Targeting heterochromatic RNAs in high risk breast cancer

Institution: Salk Institute for Biological Studies
Investigator(s): Tony Hunter, Ph.D. -
Award Cycle: 2017 (Cycle 23) Grant #: 23IB-0016 Award: $291,000
Award Type: IDEA
Research Priorities
Biology of the Breast Cell>Pathogenesis: understanding the disease



Initial Award Abstract (2017)

Non-technical overview of the research topic and relevance to breast cancer: The survival rate of breast cancer patients has dramatically improved over the last two decades due to advances in diagnostics and therapeutics. However, a subpopulation where these advances are lacking are those individuals with a high risk for breast cancer due to genetic predisposition, such as mutations in BRCA1. Although identification of BRCA1 has led to a diagnostic tool for detection of mutations in the gene, BRCA1 mutated breast cancers remain highly aggressive and occur at young age of affected women. The evidence of a BRCA1 mutation has not yet allowed patients to be treated in more effective ways other than increased monitoring or radical measurement of prophylactic mastectomies. Therefore, understanding the mechanism of BRCA1 functioning as a tumor suppressor is critical in developing more effective treatments of familial breast cancer. New biomarkers that represent a functional loss of BRCA1 protein would promise early detection of the tumor onset thereby warranting more effective treatment. Furthermore, BRCA1 has also been shown to be mutated in sporadic breast cancers, and BRCA1-mutated breast cancer shares a number of pathological characters with a much larger group of hormone receptor negative breast cancers for which the targeted therapy is also lacking. Emerging evidence reveals that BRCA1 epigenetically controls the expression of noncoding RNAs, including oncogenic microRNAs and satellite RNA. We and others have shown that non-coding satellite RNAs are aberrantly overexpressed in BRCA1-mutant breast tumors and a number of other human epithelial malignancies. In this proposal, we are investigating the role of satellite RNA in causing breast tumor formation and determine what factors are required for the action of satellite RNA in tumorigenesis.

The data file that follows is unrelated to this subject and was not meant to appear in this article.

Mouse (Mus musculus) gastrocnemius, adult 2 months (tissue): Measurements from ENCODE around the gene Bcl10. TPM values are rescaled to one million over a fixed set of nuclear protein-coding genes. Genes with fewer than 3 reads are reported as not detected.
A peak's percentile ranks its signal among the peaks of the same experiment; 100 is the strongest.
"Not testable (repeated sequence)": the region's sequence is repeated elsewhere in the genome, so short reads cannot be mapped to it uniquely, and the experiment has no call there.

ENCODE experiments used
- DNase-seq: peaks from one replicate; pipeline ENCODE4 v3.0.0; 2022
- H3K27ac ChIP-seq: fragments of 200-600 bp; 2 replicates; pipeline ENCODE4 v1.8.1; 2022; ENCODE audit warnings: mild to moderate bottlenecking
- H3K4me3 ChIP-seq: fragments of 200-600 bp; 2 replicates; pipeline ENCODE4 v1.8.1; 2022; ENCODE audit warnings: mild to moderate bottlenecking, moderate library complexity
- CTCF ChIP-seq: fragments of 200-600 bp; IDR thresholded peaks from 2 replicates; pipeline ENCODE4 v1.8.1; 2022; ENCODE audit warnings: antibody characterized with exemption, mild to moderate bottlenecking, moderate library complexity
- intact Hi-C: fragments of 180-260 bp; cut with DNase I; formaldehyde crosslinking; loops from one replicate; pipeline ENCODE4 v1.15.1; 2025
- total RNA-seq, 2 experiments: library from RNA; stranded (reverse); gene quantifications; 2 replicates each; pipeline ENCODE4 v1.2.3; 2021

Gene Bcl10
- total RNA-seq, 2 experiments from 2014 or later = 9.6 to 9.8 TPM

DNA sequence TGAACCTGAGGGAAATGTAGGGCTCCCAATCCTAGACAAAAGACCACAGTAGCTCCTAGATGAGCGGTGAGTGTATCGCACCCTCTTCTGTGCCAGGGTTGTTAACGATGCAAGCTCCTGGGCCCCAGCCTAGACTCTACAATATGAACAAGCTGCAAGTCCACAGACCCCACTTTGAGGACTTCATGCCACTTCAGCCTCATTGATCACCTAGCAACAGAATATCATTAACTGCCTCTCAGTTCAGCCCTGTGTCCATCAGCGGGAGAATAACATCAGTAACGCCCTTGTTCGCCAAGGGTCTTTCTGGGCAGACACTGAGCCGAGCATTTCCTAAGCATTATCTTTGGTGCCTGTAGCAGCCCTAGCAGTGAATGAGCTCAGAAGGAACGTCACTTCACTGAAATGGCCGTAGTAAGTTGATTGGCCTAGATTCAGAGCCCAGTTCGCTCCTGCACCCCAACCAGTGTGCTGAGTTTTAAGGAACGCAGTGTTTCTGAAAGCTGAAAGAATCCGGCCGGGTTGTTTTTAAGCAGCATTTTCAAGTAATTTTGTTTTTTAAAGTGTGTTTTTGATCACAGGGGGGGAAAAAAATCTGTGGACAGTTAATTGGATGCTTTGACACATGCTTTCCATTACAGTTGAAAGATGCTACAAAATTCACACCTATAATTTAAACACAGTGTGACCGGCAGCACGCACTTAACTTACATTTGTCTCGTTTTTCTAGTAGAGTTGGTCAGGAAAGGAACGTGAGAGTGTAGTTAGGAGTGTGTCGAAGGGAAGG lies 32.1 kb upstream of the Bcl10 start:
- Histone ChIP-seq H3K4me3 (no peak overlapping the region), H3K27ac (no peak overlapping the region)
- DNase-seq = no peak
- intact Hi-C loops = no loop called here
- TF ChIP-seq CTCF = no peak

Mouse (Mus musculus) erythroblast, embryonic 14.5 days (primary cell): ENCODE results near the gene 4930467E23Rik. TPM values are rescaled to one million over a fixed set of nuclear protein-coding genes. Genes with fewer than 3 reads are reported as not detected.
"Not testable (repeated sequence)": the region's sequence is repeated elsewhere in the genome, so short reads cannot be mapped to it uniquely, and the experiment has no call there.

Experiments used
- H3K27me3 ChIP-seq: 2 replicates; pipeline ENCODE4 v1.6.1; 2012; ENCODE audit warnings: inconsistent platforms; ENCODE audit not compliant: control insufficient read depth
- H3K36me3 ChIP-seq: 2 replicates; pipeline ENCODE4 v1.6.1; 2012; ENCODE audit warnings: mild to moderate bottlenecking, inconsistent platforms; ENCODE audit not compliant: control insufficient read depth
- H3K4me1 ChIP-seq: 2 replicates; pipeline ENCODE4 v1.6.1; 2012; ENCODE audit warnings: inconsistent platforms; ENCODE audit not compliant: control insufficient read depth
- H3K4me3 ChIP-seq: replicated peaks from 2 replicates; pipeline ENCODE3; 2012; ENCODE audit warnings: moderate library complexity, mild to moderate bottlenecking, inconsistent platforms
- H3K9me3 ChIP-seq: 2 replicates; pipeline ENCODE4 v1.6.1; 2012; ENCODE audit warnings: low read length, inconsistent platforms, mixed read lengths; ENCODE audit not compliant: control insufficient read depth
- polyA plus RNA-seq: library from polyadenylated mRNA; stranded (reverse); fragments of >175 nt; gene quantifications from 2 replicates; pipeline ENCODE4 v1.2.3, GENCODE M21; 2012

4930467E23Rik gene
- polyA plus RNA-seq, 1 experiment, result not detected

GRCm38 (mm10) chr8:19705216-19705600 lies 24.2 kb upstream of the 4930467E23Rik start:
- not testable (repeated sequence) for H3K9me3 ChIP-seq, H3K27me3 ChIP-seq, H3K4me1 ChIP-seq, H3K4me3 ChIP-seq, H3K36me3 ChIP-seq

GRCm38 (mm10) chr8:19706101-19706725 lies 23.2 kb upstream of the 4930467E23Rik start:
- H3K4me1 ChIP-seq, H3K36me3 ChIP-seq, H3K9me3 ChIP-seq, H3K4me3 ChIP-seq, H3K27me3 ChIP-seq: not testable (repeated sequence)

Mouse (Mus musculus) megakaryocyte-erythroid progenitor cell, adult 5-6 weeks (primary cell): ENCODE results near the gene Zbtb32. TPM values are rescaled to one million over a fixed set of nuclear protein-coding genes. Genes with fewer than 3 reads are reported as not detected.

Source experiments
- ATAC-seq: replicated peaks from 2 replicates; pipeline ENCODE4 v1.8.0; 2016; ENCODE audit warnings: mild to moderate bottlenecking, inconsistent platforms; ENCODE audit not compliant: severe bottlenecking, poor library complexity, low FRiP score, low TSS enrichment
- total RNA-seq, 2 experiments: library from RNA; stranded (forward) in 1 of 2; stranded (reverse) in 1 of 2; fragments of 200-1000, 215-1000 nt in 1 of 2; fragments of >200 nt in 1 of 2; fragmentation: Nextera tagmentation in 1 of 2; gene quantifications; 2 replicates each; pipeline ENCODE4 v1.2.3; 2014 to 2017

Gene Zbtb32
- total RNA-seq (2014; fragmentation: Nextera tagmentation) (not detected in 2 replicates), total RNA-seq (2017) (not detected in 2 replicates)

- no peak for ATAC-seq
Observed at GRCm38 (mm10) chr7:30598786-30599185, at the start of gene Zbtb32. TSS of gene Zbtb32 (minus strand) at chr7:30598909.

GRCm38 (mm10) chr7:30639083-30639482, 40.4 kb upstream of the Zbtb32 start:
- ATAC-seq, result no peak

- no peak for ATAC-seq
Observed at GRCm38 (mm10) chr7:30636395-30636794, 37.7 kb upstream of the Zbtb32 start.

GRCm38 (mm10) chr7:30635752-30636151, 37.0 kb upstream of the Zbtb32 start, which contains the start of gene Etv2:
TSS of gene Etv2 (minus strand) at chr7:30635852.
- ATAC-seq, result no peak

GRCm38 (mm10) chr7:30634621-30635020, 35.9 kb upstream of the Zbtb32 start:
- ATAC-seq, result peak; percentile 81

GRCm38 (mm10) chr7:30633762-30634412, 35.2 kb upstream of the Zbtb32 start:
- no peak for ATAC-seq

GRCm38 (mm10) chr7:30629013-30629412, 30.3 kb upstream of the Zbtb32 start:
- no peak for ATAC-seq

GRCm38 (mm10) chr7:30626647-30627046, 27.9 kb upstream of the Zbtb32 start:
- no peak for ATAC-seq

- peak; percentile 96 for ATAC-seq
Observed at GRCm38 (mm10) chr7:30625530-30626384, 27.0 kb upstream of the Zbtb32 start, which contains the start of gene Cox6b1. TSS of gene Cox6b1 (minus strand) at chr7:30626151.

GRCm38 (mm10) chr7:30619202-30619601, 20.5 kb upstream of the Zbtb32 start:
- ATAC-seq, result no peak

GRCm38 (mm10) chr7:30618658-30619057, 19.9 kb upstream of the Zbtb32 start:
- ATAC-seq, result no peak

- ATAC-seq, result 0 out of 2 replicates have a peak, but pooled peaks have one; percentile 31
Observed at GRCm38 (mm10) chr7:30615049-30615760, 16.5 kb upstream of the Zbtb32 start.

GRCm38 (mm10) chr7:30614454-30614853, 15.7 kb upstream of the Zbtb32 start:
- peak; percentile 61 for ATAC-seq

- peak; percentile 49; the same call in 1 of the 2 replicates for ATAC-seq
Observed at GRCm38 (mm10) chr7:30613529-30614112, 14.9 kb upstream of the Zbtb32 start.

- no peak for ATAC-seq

The question(s) or central hypotheses of the research: Overexpression of heterochromatic satellite RNAs promotes tumorigenesis by binding and sequestering factors important for maintaining genomic integrity.

The general methodology: To test our central hypothesis, we will establish two complementary mouse models to examine the tumorigenic potential of the heterochromatic satellite RNAs. We will use a proteomic approach to address why satellite RNA overexpression, which is one of the immediate consequences of loss of the BRCA1 function, will lead to genomic instability and tumor formation.

Innovative elements of the project and potential impact: In this proposal, we use innovative animal models and a proteomic approach to determine novel ways by which disruption of the most silenced portion of the mammalian genome leads to cancer formation. The proposal is strongly supported by the preliminary data, the expected outcome will dramatically advance our understanding of non-coding RNAs expressed from the heterochromatin. It represents a new line of investigation in breast cancer research and has a potential to lead to a breakthrough in the field. The establishment of the satellite-RNA transgenic mouse models and validation and characterization of satellite RNA-binding proteins will improve our understanding of inherited and high risk breast cancer beyond an incremental advancement. The success of the proposal would have a significant clinical impact for patients with BRCA1 mutations by paving the way to develop satellite RNAs as a novel biomarker for early diagnosis. The acquired data will be critical for us to apply for more substantial funding to support large scale clinical investigations that move our research beyond cell lines and mouse models based tools.